BORKNAGAR – Fall (Album Review)

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Call them black metal, call them progressive metal, call them whatever you want. But under no pretenses may you call the long-running Norwegian quintet known as Borknagar anything other than excellent. Now firmly re-established after a slew of personnel changes that plagued them for over a decade, the band I affectionately refer to as “Borky” hit back after the triumphant one-two punch of “Winter Thrice” and “True North” with another ode to the majesty of the natural world in “Fall.”

It hasn’t just been Borknagar‘s longstanding commitment to excellence that sets them apart. Borknagar are one of the very few bands who are instantly recognizable even as they adhere to black metal hallmarks like blast beats, tremolo picking, and shrieked vocals: the smoothness of their light & shade structures, the positively lush textures that adorn chord progressions as intricate as nature itself, and the commanding voices of literally every singer who’s ever had the daunting distinction of fronting this remarkable band all blend together so uniquely and divinely so as to create a singular sonic identity. Other bands may bear a Borky mark, but no other band out there sounds like them. There is only one Borknagar, and the sound that Borknagar makes is as expansive as it is dense, as varied and mercurial, and as bold and serene as the nature that inspires it.

And such the record begins. Not only do we know within seconds of the needle dropping who we’re hearing, it takes scarcely any time at all for the overpowering splendor of the Borknagar sound to envelope us. “Summits” is the Borknagar sound’s very quintessence – the devastating brutality, the regal resplendence – with the added grace and maturity that over two dozen cycles around the sun would bestow. “Summits”not only reminds us with its first half who it is we’re dealing with here, it it scales its namesake into stratospheres not yet reached even in Borknagar‘s storied past: if your spine doesn’t tingle the moment boss Øystein  Brun paints his sonic landscapes over which Jostein Thomassen‘s guitar delicately sings, and if the hair on the back of your neck isn’t standing at end by the time this song concludes, I’d suggest you check your pulse, because it is unbecoming of any living human being to experience the apex of this band’s artistic vision without feeling some serious chills. Borknagar promises summits, and Odindammit Borknagar fucking delivers.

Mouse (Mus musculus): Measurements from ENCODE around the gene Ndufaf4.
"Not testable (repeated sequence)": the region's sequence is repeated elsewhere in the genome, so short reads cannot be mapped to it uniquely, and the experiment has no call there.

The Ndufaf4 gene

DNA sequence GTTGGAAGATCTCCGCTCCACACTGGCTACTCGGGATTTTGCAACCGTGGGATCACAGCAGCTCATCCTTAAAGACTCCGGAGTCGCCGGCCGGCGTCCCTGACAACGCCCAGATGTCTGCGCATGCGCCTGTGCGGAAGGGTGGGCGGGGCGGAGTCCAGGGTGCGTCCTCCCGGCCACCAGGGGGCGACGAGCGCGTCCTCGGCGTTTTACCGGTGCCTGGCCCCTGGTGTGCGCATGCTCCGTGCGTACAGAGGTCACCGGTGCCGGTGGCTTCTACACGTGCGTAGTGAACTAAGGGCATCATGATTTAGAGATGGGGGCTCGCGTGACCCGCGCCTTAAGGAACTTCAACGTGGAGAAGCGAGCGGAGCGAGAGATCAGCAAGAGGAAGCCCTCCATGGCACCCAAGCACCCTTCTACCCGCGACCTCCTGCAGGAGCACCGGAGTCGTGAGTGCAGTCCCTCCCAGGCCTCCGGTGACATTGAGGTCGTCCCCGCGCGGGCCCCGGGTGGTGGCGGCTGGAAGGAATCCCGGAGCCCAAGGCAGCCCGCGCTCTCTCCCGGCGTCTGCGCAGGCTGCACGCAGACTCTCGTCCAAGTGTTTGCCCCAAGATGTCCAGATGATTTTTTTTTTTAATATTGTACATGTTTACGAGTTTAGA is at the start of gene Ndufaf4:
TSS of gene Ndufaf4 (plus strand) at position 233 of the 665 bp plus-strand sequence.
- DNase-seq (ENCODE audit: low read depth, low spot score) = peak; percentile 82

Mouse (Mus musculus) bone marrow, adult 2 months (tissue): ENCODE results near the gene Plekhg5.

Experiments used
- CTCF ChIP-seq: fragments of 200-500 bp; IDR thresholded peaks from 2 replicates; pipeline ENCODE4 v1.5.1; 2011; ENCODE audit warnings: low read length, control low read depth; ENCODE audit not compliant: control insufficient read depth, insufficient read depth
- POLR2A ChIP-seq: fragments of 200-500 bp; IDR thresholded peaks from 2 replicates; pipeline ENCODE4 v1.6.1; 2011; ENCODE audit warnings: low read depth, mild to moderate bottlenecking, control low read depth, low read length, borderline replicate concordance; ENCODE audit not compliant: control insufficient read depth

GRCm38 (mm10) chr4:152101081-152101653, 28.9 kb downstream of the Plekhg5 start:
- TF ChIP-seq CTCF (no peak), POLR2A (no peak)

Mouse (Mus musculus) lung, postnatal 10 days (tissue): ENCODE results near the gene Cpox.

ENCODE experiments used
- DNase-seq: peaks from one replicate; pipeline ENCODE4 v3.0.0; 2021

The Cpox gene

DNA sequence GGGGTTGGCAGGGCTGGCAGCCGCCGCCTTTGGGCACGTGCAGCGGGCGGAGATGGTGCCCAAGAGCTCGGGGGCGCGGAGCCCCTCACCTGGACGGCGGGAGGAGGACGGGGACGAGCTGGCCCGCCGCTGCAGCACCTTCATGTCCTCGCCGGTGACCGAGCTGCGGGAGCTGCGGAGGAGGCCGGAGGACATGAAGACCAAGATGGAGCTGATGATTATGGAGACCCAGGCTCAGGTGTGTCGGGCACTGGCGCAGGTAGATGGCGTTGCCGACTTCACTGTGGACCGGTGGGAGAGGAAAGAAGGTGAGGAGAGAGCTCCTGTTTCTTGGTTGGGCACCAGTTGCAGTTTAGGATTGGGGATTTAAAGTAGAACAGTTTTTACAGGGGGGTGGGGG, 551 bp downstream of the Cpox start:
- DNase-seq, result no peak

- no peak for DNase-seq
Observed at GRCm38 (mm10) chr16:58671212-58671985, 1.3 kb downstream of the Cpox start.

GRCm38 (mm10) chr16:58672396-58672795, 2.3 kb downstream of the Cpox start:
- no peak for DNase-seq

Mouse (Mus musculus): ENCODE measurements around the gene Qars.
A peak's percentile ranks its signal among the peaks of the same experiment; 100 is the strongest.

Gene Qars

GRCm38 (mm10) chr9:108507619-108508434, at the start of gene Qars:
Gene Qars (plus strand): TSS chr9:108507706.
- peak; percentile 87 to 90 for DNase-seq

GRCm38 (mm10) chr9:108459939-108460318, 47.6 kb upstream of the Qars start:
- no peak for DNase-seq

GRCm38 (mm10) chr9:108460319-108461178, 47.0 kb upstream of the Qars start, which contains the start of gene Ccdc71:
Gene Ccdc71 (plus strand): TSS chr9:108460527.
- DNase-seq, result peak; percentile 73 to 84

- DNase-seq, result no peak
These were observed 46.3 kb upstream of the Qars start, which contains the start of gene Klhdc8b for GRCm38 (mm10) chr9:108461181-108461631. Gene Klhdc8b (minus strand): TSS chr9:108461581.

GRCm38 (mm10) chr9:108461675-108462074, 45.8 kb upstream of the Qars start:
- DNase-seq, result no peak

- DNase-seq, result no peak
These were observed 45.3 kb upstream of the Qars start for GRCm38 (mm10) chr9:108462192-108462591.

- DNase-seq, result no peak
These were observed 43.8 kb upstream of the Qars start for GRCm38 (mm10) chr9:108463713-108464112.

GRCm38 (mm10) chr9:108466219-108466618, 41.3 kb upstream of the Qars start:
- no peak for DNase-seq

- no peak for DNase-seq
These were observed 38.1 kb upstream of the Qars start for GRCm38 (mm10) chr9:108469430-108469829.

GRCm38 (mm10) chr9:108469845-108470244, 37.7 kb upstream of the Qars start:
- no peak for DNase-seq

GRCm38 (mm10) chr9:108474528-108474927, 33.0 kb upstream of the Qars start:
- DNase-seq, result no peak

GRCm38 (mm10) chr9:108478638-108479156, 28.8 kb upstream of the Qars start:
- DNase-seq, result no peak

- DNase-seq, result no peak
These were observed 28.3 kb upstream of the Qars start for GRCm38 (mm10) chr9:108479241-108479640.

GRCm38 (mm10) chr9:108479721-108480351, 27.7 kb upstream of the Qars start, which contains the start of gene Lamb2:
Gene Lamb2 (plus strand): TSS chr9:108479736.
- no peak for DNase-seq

Nordic Anthem” sees keyboardist/ singer Lars Nedlund fully embrace the role of the frontman. An eerie folk-laden tribute to the band’s Viking roots that I have to suspect was inspired by the success of Heilung, Nedlund’s affirmation that they’ll never bend their knees cements his value in Borknagar‘s creative core and definitively establishes him as a singer of force. We’ve heard him sing lead previously, on “Winter Thrice” and “Voices.” But here on “Nordic Anthem,” Nedlund proves himself to be a vocalist capable of contributing more than just the occasional verse or closer. The dude is good, and could easily stand alongside Garm and Vintersorg in the echelon of Borknagar‘s famously fantastic frontmen.

“Fall” Artwork

Which is not at all a slight against Simen “ICS Vortex” Hestnæs.  Vortex remains among the most charismatic, distinctive, and all-around excellent singers in black metal,  his demonic screech bested only by his actual singing. The man possesses the most easily recognized baritone in the genre, and he wisely does everything he can with it. His croons soothe, his bellows alert, and his delivery never wavers.  I am nearly forced to believe he was only dismissed from Dimmu Borgir because he took too much of the spotlight, but that unwise move on their part allowed him to return to a band that better deserves and utilizes his talents.